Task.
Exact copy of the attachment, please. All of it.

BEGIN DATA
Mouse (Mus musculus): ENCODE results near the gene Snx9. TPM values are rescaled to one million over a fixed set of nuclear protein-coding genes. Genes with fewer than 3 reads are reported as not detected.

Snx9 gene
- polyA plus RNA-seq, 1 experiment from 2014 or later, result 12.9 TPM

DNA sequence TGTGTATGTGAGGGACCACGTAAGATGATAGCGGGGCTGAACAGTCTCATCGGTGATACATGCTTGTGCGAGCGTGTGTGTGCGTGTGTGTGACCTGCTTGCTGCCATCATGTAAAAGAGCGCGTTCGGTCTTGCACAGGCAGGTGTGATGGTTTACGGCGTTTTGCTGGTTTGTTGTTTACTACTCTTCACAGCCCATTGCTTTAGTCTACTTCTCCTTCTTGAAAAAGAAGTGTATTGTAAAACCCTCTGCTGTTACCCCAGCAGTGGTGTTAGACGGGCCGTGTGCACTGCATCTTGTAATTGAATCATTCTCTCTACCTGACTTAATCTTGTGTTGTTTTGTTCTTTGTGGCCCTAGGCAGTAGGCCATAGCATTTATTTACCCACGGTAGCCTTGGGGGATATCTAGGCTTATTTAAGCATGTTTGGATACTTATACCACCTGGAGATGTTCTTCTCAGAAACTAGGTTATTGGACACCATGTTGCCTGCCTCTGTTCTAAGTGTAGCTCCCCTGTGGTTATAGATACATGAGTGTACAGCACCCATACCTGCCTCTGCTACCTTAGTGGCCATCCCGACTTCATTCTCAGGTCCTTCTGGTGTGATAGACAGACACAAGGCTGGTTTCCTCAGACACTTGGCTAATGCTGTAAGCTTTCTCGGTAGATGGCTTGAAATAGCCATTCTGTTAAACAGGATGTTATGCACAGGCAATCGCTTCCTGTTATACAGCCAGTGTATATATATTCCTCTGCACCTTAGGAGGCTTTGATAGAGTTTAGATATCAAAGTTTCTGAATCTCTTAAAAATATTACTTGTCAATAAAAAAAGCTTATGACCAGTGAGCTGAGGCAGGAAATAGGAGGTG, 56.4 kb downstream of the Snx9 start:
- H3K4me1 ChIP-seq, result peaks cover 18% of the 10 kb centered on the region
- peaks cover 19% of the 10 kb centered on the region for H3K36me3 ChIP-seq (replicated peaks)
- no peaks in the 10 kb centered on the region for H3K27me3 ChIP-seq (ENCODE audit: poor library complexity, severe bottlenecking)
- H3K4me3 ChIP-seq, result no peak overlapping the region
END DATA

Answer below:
Mouse (Mus musculus): ENCODE results near the gene Snx9. TPM values are rescaled to one million over a fixed set of nuclear protein-coding genes. Genes with fewer than 3 reads are reported as not detected.

Snx9 gene
- polyA plus RNA-seq, 1 experiment from 2014 or later, result 12.9 TPM

DNA sequence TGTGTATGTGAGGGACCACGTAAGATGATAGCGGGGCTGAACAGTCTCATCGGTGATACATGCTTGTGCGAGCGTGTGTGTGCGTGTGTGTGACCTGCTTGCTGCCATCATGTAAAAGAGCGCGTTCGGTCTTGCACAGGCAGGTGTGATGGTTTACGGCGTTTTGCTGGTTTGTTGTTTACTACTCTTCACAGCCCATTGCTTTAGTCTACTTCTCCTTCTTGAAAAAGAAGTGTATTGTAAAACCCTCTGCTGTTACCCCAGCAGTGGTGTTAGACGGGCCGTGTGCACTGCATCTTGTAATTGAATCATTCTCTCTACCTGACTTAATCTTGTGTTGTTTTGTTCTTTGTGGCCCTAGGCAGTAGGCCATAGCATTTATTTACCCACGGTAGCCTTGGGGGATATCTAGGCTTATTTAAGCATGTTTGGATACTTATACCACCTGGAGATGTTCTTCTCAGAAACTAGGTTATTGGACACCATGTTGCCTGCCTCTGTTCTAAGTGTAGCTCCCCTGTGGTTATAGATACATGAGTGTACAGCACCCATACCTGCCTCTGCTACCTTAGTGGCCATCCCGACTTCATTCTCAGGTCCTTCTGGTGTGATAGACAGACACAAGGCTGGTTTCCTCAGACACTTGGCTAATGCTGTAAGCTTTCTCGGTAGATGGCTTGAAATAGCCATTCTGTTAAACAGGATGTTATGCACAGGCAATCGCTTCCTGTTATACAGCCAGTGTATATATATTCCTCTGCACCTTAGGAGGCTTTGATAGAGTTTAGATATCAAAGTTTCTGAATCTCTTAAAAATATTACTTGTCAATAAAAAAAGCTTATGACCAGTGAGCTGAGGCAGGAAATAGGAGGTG, 56.4 kb downstream of the Snx9 start:
- H3K4me1 ChIP-seq, result peaks cover 18% of the 10 kb centered on the region
- peaks cover 19% of the 10 kb centered on the region for H3K36me3 ChIP-seq (replicated peaks)
- no peaks in the 10 kb centered on the region for H3K27me3 ChIP-seq (ENCODE audit: poor library complexity, severe bottlenecking)
- H3K4me3 ChIP-seq, result no peak overlapping the region